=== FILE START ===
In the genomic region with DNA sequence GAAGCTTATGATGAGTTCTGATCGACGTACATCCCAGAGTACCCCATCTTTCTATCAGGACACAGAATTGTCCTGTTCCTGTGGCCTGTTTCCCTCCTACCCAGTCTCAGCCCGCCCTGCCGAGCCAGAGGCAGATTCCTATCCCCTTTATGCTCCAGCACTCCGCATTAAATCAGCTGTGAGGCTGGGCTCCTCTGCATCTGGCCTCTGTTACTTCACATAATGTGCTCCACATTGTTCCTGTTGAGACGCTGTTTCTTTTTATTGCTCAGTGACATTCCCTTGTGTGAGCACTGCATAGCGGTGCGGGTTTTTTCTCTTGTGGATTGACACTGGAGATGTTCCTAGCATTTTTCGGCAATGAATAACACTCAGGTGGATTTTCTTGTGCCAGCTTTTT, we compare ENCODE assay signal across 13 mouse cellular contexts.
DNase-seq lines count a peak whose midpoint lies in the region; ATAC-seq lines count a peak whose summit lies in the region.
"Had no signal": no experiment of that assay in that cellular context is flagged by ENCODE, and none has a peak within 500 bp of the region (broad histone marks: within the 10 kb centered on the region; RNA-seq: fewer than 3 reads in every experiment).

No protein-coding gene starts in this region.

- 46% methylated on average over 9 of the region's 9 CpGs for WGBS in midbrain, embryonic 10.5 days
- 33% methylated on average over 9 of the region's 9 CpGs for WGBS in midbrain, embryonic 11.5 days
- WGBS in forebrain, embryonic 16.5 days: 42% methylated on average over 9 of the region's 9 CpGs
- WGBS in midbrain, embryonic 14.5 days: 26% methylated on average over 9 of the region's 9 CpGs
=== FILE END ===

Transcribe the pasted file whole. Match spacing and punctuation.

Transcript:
In the genomic region with DNA sequence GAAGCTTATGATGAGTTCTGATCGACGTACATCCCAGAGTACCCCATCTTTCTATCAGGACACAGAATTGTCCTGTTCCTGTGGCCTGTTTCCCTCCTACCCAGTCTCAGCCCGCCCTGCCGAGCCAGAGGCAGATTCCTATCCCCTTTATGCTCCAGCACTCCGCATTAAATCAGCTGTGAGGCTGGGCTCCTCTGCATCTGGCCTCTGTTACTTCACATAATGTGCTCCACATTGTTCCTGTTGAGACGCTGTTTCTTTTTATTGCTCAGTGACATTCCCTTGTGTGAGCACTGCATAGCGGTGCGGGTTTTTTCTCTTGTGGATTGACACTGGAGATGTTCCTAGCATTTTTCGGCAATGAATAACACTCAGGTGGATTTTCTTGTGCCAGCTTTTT, we compare ENCODE assay signal across 13 mouse cellular contexts.
DNase-seq lines count a peak whose midpoint lies in the region; ATAC-seq lines count a peak whose summit lies in the region.
"Had no signal": no experiment of that assay in that cellular context is flagged by ENCODE, and none has a peak within 500 bp of the region (broad histone marks: within the 10 kb centered on the region; RNA-seq: fewer than 3 reads in every experiment).

No protein-coding gene starts in this region.

- 46% methylated on average over 9 of the region's 9 CpGs for WGBS in midbrain, embryonic 10.5 days
- 33% methylated on average over 9 of the region's 9 CpGs for WGBS in midbrain, embryonic 11.5 days
- WGBS in forebrain, embryonic 16.5 days: 42% methylated on average over 9 of the region's 9 CpGs
- WGBS in midbrain, embryonic 14.5 days: 26% methylated on average over 9 of the region's 9 CpGs